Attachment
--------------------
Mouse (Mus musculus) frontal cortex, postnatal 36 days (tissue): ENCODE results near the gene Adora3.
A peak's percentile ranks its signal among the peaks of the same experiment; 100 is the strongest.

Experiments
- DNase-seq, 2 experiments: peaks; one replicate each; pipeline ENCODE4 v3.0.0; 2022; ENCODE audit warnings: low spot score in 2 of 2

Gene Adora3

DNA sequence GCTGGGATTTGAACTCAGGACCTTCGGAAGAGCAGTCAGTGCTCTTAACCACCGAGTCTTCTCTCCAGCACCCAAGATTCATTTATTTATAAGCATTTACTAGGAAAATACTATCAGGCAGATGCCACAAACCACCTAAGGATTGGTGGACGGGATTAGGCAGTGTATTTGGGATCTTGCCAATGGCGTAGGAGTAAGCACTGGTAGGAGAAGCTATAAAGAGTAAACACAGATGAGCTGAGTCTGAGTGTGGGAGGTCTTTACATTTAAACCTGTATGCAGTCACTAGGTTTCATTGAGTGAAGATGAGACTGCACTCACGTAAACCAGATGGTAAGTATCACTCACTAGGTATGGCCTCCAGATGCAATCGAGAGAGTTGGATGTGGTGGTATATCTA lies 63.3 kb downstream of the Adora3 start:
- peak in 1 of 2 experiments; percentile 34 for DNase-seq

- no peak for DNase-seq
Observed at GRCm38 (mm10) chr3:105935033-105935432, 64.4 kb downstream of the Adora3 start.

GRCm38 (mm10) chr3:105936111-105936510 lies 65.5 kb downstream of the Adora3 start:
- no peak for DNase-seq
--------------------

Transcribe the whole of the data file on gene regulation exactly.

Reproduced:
Mouse (Mus musculus) frontal cortex, postnatal 36 days (tissue): ENCODE results near the gene Adora3.
A peak's percentile ranks its signal among the peaks of the same experiment; 100 is the strongest.

Experiments
- DNase-seq, 2 experiments: peaks; one replicate each; pipeline ENCODE4 v3.0.0; 2022; ENCODE audit warnings: low spot score in 2 of 2

Gene Adora3

DNA sequence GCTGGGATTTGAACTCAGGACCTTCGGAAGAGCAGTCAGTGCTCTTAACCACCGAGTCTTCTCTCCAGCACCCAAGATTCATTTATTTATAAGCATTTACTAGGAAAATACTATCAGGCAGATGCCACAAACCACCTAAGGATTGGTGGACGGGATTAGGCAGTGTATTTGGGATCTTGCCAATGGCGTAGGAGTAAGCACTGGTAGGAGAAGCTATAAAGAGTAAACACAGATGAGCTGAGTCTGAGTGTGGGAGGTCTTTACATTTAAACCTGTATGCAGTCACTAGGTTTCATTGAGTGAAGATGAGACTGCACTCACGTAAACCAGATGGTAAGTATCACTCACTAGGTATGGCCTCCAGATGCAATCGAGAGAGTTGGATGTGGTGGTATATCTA lies 63.3 kb downstream of the Adora3 start:
- peak in 1 of 2 experiments; percentile 34 for DNase-seq

- no peak for DNase-seq
Observed at GRCm38 (mm10) chr3:105935033-105935432, 64.4 kb downstream of the Adora3 start.

GRCm38 (mm10) chr3:105936111-105936510 lies 65.5 kb downstream of the Adora3 start:
- no peak for DNase-seq